"We originally looked for the primary retiree, the guy playing golf who would move in with his wife, but that didn't work," Becker said. At that point, NCHP decided to market the complex to an older group, and began offering nursing care.

What the company found, however, was that renting to the very old meant a high turnover rate at the complex, because residents died frequently.

In the end, NCHP began marketing to the middle old and increased the quality of services. Today, Becker said, the project is 80 percent leased.

While many developers still are focusing on rental projects for the elderly, several have built condominiums, which analysts say may be more attractive to many retirees.

In the past, most housing projects for the elderly have been either rentals or continuing-care projects that require nonrefundable entrance fees as high as $200,000. Elderly people have been wary, however, of spending their life savings on entrance fees, and condominiums offer an alternative.

The Carley Capital Group recently developed a condominium in Reston, Thoreau Place, and has sold 70 percent of the 134 units after a year-long marketing program. Units at the complex are priced from $55,000 for an efficiency to $128,000 for the most expensive two-bedroom, and the condominium offers a "wellness nursing program," dining and housekeeping on an a la carte basis.

Although the minimum age is 55 years, Agustin Costa, one of the architects of the project, said the average age of the residents is 72.

"It seemed to us there was a gap in the market," Costa said. "We saw we could successfully market to elderly people who wanted to move out of their houses without taking on a lot of expensive services. We also saw that there were few ownership options for the elderly. Most elderly would prefer to continue owning if they can."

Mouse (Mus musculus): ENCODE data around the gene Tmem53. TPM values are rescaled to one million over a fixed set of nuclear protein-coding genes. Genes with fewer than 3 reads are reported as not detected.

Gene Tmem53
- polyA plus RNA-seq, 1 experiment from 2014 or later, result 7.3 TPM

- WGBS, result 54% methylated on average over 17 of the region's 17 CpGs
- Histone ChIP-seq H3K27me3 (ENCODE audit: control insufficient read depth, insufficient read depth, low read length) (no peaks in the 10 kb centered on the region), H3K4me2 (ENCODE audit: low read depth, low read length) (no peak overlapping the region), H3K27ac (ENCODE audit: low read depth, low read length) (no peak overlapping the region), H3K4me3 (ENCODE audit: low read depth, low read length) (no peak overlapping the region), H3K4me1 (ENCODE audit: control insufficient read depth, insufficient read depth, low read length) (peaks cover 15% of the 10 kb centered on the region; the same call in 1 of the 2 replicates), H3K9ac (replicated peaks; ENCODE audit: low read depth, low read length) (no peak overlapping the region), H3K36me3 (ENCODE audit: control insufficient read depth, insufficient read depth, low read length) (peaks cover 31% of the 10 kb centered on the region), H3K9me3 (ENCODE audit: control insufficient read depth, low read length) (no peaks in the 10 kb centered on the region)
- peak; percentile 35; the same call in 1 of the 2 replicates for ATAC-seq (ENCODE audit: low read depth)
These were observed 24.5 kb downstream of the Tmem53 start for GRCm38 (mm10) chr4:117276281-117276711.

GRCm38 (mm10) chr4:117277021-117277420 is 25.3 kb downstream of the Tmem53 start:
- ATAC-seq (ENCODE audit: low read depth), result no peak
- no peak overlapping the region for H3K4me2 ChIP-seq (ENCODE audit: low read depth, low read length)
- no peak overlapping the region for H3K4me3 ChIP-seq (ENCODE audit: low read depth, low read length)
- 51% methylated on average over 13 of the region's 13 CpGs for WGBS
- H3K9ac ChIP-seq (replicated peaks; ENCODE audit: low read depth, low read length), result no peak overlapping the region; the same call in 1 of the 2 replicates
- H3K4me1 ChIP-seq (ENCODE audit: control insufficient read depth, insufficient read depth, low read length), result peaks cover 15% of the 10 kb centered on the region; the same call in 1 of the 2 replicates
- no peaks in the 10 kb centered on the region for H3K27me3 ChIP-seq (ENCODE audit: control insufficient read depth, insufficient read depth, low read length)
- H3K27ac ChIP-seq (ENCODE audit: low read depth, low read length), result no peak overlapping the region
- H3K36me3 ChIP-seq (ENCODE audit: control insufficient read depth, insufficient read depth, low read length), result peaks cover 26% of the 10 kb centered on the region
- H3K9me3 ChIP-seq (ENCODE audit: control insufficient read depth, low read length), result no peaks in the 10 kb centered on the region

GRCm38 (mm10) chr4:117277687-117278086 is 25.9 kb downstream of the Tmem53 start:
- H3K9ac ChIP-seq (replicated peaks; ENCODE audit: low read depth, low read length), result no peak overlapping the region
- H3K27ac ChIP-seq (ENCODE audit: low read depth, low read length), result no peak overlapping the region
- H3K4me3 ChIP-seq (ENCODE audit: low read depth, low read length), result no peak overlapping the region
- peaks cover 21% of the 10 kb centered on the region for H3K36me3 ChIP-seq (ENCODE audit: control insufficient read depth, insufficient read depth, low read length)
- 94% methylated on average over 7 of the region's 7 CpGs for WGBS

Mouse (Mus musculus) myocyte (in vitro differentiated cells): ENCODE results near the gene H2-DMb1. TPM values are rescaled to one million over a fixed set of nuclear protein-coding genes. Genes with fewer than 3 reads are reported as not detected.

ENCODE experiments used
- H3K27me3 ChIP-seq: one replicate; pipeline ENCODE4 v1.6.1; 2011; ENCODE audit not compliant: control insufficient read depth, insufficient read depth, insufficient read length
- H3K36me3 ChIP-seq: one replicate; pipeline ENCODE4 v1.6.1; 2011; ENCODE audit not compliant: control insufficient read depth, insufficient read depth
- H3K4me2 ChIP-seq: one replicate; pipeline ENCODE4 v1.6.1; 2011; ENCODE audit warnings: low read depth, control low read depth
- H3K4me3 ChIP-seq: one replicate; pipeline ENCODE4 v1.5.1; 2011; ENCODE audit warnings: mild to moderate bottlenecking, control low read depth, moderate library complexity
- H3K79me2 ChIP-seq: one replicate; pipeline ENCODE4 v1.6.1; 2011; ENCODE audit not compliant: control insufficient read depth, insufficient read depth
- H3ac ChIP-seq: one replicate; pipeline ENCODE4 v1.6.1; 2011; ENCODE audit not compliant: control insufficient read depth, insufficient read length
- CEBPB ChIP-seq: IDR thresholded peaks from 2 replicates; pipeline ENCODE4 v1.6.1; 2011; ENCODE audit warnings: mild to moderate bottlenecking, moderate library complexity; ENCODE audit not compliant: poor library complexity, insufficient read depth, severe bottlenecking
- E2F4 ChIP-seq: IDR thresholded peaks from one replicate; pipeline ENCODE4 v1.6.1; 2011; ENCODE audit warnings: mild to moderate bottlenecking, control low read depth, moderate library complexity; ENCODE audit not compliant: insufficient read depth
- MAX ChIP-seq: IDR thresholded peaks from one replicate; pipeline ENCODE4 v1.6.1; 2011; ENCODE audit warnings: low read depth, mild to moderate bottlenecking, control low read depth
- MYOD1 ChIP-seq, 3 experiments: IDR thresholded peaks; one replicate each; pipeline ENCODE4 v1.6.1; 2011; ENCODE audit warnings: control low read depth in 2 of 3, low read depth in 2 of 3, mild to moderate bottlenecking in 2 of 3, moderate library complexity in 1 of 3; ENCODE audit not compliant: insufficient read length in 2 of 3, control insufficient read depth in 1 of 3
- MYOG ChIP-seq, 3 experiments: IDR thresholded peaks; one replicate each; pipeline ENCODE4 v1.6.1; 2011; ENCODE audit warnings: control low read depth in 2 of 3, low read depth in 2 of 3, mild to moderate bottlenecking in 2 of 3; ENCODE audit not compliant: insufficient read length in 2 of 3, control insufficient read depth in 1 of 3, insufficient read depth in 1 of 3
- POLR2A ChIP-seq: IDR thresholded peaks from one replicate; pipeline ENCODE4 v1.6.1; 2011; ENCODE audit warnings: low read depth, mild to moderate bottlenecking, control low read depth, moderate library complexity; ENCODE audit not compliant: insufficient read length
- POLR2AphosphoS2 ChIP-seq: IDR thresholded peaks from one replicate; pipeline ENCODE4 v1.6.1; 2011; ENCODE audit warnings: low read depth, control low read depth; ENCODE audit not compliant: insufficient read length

Costa said that 20 percent of the purchasers had opted for a shared-equity program where ownership of the unit was shared with a child, and the parent became, in part, a tenant. Such an arrangement allows the tax advantages of owning to be passed on to the adult child, who has a higher income and can use the deductions.

On the negative side, condominium ownership for the elderly could prove disadvantageous if there are problems with management of the services.

"The problem with the condominium concept is that condos in general have problems taking care of their amenities, and if you add complex services such as dining halls and nursing care, it could become more difficult," said James Frush, a Florida retirement developer. "The other problem is that the elderly owner cannot control or anticipate increases in fees for managing services. It could create problems."

Companies that have specialized in continuing care, retirement projects that offer a wide range of services, including full nursing care if it is needed, are moving away from nonrefundable entrance fees.

One such company, Life Care Services Corp. of Des Moines, Iowa, is planning to build a 246-unit project outside of Annapolis, called Ginger Cove, and has financed the project so that 90 percent of the entrance fees -- which range from $100,000 to $200,000 -- will be refundable to the family after the elderly resident dies.

To fund such a project, however, Life Care Services will have to charge high monthly service fees, from $1,000 to $2,000.

Still, the company, which has built 40 such communities around the United States, believes the refundable entrance fee will help sell the project.

"The response so far has been amazing," said Linda Brown, retirement counselor for Life Care Services, who said the company already has 25 deposits after only a few months of marketing. "If you've worked all your life to leave something for your heirs, this is a way to do that and still enjoy your retirement."